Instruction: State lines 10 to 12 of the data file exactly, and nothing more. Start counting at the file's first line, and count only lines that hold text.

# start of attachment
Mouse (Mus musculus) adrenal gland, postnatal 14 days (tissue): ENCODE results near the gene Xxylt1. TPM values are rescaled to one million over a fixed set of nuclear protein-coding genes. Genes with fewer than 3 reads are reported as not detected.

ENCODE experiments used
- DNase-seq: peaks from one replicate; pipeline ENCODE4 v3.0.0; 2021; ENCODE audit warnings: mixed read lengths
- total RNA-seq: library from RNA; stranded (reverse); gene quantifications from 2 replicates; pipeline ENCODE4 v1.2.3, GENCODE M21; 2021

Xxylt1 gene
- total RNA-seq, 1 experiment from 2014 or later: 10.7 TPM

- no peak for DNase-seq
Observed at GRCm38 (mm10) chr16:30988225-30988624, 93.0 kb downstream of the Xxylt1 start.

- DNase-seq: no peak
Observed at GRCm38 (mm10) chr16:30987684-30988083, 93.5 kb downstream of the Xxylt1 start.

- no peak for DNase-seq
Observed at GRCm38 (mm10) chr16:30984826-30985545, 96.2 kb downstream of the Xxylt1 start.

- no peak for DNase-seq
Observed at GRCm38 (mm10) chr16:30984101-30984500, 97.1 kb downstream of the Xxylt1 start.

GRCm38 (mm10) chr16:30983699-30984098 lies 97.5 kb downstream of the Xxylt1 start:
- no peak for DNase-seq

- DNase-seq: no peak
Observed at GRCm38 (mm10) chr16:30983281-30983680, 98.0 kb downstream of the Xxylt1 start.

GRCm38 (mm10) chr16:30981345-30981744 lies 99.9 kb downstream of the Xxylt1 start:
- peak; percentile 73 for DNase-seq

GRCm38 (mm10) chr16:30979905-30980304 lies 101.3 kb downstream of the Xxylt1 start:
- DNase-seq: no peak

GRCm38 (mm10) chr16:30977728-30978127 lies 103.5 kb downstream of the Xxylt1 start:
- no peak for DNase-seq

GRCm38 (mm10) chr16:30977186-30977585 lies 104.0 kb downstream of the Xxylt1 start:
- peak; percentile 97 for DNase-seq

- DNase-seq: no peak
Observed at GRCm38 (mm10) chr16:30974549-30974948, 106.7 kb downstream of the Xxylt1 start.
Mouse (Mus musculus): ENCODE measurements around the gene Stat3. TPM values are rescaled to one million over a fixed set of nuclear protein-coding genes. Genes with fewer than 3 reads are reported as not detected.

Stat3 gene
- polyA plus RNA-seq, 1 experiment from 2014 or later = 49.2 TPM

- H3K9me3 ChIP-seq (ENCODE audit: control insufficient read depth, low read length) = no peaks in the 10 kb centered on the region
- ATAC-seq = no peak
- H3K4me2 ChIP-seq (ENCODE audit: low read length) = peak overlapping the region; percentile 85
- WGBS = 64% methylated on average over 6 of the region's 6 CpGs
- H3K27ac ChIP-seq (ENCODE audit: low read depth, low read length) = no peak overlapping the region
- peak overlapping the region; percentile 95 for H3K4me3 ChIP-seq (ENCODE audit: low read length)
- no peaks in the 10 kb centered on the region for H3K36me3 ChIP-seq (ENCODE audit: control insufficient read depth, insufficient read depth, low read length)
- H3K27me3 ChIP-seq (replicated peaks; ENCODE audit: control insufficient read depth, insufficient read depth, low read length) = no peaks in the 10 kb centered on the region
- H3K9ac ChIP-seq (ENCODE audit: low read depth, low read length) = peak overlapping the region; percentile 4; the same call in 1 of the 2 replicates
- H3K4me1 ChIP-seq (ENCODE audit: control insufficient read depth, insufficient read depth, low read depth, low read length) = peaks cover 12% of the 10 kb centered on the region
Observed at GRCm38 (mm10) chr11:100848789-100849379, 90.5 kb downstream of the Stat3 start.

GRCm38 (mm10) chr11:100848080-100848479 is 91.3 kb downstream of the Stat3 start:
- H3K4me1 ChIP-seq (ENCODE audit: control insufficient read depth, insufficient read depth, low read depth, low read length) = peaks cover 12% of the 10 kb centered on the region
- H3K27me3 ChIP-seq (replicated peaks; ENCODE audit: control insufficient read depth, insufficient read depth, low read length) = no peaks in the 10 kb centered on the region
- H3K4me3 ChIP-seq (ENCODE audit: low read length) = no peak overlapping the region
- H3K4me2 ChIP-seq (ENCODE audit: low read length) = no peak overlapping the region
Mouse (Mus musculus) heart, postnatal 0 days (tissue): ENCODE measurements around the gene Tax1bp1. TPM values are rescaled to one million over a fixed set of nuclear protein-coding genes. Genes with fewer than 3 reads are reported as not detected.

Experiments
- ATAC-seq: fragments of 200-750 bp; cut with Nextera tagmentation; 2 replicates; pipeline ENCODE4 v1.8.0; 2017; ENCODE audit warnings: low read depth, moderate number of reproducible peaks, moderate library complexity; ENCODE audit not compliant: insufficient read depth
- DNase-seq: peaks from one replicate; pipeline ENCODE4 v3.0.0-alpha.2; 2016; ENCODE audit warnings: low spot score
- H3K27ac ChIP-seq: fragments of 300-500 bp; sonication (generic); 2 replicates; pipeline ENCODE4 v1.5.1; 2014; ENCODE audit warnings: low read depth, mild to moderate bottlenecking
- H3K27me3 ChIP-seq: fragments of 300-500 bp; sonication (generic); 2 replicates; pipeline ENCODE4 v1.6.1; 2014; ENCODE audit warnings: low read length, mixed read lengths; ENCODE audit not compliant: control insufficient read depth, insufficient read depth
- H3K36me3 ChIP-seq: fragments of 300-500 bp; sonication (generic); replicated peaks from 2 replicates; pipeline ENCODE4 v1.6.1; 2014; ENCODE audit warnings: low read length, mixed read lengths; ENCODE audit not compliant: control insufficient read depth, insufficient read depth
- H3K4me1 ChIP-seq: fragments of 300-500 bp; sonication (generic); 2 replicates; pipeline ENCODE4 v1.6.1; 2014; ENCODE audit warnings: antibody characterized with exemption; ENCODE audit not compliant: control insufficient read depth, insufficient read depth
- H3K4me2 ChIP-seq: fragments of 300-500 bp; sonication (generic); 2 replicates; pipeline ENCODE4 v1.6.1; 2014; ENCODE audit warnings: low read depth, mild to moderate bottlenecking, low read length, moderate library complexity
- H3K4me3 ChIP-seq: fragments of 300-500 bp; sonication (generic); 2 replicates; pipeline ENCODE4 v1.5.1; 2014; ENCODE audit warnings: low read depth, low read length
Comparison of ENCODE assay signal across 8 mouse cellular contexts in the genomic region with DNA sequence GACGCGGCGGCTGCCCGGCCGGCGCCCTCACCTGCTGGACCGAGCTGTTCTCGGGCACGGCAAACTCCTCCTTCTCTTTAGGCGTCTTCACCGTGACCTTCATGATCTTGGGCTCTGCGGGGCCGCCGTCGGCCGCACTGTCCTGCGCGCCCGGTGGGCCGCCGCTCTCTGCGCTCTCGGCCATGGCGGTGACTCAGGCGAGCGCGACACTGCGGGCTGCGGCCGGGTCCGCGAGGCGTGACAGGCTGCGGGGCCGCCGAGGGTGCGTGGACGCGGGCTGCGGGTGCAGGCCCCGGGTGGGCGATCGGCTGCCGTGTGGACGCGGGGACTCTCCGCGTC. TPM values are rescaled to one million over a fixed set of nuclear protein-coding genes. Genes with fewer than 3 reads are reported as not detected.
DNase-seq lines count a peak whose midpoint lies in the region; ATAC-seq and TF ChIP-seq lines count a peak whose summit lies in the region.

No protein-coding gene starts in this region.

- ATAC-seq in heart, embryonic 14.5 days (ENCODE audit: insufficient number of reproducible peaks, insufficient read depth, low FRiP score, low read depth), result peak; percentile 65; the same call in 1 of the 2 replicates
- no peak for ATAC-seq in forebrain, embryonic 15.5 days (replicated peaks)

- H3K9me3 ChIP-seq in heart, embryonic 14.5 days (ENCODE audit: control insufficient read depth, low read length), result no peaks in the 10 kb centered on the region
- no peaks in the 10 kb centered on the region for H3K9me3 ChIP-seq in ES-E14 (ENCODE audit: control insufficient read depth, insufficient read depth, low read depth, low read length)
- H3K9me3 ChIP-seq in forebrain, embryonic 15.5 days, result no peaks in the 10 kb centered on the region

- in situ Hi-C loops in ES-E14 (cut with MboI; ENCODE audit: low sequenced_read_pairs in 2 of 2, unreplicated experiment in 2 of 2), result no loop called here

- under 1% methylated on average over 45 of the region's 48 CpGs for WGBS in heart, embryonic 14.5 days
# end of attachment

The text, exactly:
Observed at GRCm38 (mm10) chr16:30987684-30988083, 93.5 kb downstream of the Xxylt1 start.

- no peak for DNase-seq
Observed at GRCm38 (mm10) chr16:30984826-30985545, 96.2 kb downstream of the Xxylt1 start.